6 S.A. Al-Somali et al. / Technovation 29 (2009) banking transactions and only 9% of the respondents visited the bank to conduct their banking transactions. ATM usage prevailed as the main means of carrying out banking transactions. The survey respondents were generally well educated with over 25% holding an advanced degree and 47% having a 4-year first degree. The results indicate that the largest proportion (33%) of respondents had advanced computer literacy and only a tiny proportion claimed to have no or little computer ability Measurement development Measurement items used in this study were adapted from previously validated measures or were developed on the base of a literature review (Table 1) or were derived from thorough consultation with IS experts to ensure their reliability and validity. Moreover, a seven-point likert scale ranging from (1) strongly disagree to (7) strongly agree were used to assess responses. A pilot test of the measures was conducted on a representative sample of 20 people randomly chosen and questionnaire statements were modified based on the results of the pilot test. The final questionnaire items used to measure each construct are presented in Table Data analysis The technique of partial least-squares (PLS) analysis, an implementation of structural equation modeling (SEM), was applied to test the measurement model to determine the internal consistency reliability and construct validity of the multiple items scales used to operationalise the study variables. PLS is a second-generation multivariate techniques that helps in construct testing of the psychometric properties of the scales used to estimate the parameters of a structural model, i.e., the strength and direction of the relationships among the model variables (Lohmoller, 1989; Fronell, 1982, 1987). Basically, PLS and LISREL are the most widely used SEM-based techniques. In this study, PLS was preferred to LISREL for analysis due to the data distribution and sample size. LISREL requires relatively large samples for accurate estimation and relatively few variables and constructs for convergence. On the other hand, PLS is applicable to small samples in estimation as well as testing and appears to converge quickly even for large models with many variables and constructs (Lohmoller, 1989) Validation of the measurement scale The data analysis employed a two-phase approach suggested by Anderson and Gerbing (1988) in order to assess the reliability and validity of the measures before using them in the research model. The first phase includes the analysis of the measurement model, while the second phase tests the structural relationships among latent constructs. The test of the measurement model involves the Table 3 Summary of measurement scales Constructs Perceived usefulness (PU) Perceived ease of use (PEOU) Behavioural intention to use (AI) Attitude towards using (ATT) Quality of Internet connection (QI) Awareness of services and its benefits (AW) Measures PU 1 PU 2 PU 3 PU 4 Online banking enables me to accomplish banking activities more quickly Online banking enables me to improve performance of utilising banking services Online banking enables me to accomplish more banking activities Online banking gives me greater control over financial banking activities PEOU 1 Interaction with site is clear and understandable PEOU 2 It is easy to do what I want to do using PEOU 3 Learning to use will be or has been easy PEOU 4 I expect to become or I am already skilled at using PEOU 5 Overall, I expect will be easy for me to use AI 1 I will use on regular basis in the future AI 2 I expect my use of for handling my financial transactions to continue in the future AI 3 I will strongly recommend others to use ATT 1 ATT 2 ATT 3 ATT 4 QI 1 QI 2 QI 3 QI 4 QI 5 Aw 1 Aw 2 Aw 3 Aw 4 Online banking development will support customers I will encourage the use of online banking among my colleagues I am not satisfied with using traditional banking services when carrying out financial activities Overall, the attitude towards online banking usage is positive My access to the Internet is easy. The Internet enables to handle my online financial transactions accurately Using the Internet for handling online financial transactions is efficient The Internet enables customers to access the bank s website 7/24 The Internet guarantees that all transactions to the bank have been completed I receive enough information about services I receive enough information about the benefits of I receive enough information of using I never received information about from the bank Trust (TR) TR 1 The site is trustworthy TR 2 I trust in the benefits of the decisions of the site TR 3 The site keeps its promises and commitments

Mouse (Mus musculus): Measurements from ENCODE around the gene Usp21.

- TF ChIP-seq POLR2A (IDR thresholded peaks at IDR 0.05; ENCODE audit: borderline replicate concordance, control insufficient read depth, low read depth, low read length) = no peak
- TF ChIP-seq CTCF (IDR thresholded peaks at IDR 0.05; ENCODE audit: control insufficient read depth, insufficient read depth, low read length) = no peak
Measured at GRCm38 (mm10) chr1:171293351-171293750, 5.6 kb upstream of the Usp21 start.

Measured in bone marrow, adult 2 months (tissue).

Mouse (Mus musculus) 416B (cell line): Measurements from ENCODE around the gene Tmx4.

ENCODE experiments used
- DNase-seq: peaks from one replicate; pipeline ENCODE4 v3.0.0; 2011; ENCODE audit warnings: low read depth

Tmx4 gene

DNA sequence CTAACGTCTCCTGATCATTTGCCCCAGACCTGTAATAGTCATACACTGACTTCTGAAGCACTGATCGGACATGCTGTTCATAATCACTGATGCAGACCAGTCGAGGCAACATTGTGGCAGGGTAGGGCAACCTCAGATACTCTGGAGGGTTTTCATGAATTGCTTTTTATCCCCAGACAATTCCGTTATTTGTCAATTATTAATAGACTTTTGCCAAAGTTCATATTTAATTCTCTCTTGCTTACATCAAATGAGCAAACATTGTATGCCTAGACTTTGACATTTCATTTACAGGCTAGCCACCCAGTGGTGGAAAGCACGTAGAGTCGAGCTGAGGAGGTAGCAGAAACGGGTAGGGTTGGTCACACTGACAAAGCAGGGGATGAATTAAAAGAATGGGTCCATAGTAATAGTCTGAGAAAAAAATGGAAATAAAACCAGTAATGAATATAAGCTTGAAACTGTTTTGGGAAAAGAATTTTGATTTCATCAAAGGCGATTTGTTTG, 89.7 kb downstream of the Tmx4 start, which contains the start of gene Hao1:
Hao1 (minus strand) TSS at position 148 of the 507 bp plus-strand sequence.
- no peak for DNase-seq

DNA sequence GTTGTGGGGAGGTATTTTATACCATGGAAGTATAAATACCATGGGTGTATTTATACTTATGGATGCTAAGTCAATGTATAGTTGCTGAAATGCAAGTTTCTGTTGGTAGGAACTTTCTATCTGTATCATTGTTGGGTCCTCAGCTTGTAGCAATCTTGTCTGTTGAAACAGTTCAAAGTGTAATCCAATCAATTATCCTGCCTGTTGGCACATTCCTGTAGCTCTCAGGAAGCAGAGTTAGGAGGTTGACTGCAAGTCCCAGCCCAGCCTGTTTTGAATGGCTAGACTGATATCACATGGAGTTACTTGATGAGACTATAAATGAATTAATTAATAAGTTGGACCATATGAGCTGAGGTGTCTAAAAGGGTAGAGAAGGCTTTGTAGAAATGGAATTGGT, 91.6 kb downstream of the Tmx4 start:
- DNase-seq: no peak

7 136 Table 3 (continued ) ARTICLE IN PRESS S.A. Al-Somali et al. / Technovation 29 (2009) Examination of research hypotheses Constructs Measures TR 4 TR 5 The site keeps customers best interest in mind I trust my bank s site Social influence (SI) SI 1 I would consider using if someone personally recommended it SI 2 When trying new technology, I trust my own instinct more than advice from others SI 3 Most people who are important to me think that I should use or continue to use Resistance to change (RC) Computer self-efficacy (SE) RC 1 RC 2 RC 3 SE 1 SE 2 SE 3 SE 4 I am interested to hear about new technological developments Technological developments have enhanced our lives I feel comfortable in changing and using services for my financial activities I could conduct on line banking transactions if I had only the system manuals for reference I could conduct transactions if I had seen someone else using it before trying it myself I could conduct transactions if I could call someone for help if I got stuck I am confident of using system even if I have never used such a system before estimation of internal consistency reliability as well as the convergent and discriminate validity of the research instruments, which indicates the strength measures used to test the proposed model (Fronell, 1982, 1987). As shown in Table 4, all reliability measures were well above the recommended level of 0.70 as an indicator for adequate internal consistency (Hair et al., 1995; Nunnally, 1978). The constructs also illustrated satisfactory convergent and discriminate validity. As suggested by Fornell and Larcher (1981), convergent validity is adequate when constructs have an average variance extracted (AVE) of at least 0.5. Convergent validity can also be examined when items loading on their associated factors are well above 0.5 (Hair et al., 1992). On the other hand, for satisfactory discriminate validity, the AVE from the construct should be greater than the variance shared between a particular construct and other constructs in the model (Chin, 1998). Table 5 illustrates the discriminant validity of constructs, with correlation among constructs and the square root of AVE on the diagonal. All indicators load more highly on their own constructs than on other constructs. All these results point to the convergent and discriminate validity of our instrument items. This section discusses the results relative to the structural model and the hypothesis formed for each construct. The structural model can be assessed by examining the path coefficients beta weight (b) which illustrates how strong is the relationships between the dependent and independent variables and the (R 2 ) value, which shows the amount of variance explained by independent variables. Both, the R 2 and the path coefficients indicate how well the model is performing. R 2 shows the predictive power of the model, and the values should be interpreted in the same way as R 2 in a regression analysis. The path coefficients should be significant and consistent with expectations (Chwelos et al., 2001). The software package used to perform the assessment of the research model was Partial Least Squares Version (Chin and Frye, 1995). The results of statistical analysis of the research model are shown in Fig. 3 and Table 6 lists the examination of the research hypothesis. There are 12 variables with significant statistical support. Quality of the Internet connection, the awareness of online banking and its benefits, the social influence and computer self-efficacy are correlated significantly with the PU and PEOU. Moreover, PU and PEOU (basic TAM constructs) are correlated with the attitudes towards use (ATT). The results of the statistical analysis of the research model showed that PU has significant correlation with intention to use or adopt (AI). Education, trust and resistance to change also are correlated with the attitude towards the likelihood of use. Moreover, age, gender and income are not correlated with ATT. It was found that social influence and awareness of services and its benefits together explain 77% of the variance in PU. Both paths had positive effects, with path coefficients of and 0.403, respectively, meaning that Hypotheses 2 and 4 were supported. Selfefficacy (SE) and quality of Internet connection did have significant effects on PEOU and together explain 72% of the variance. These two factors had positive path coefficients of and meaning that Hypotheses 6 and 1 were also supported. PEOU and PU influenced customer attitudes towards using, supporting Hypotheses 12 and 13. Theses factors had positive path coefficients and 0.797, respectively, and along with resistance to change, trust, age, gender, education and income, explained 85% of the variance in attitude towards use. As suggested by Hypotheses 5, 3 and 9, resistances to change, trust and education significantly impact customer attitudes towards using, with positive path coefficients 0.718, and 0.156, respectively. Surprisingly, age, gender and income had no effect on attitudes towards use, as indicated by the three nonsignificant and negative paths meaning that Hypotheses 7, 8 and 10 were not supported. Moreover, both Hypotheses 14 and 15 which suggest that PU and attitude towards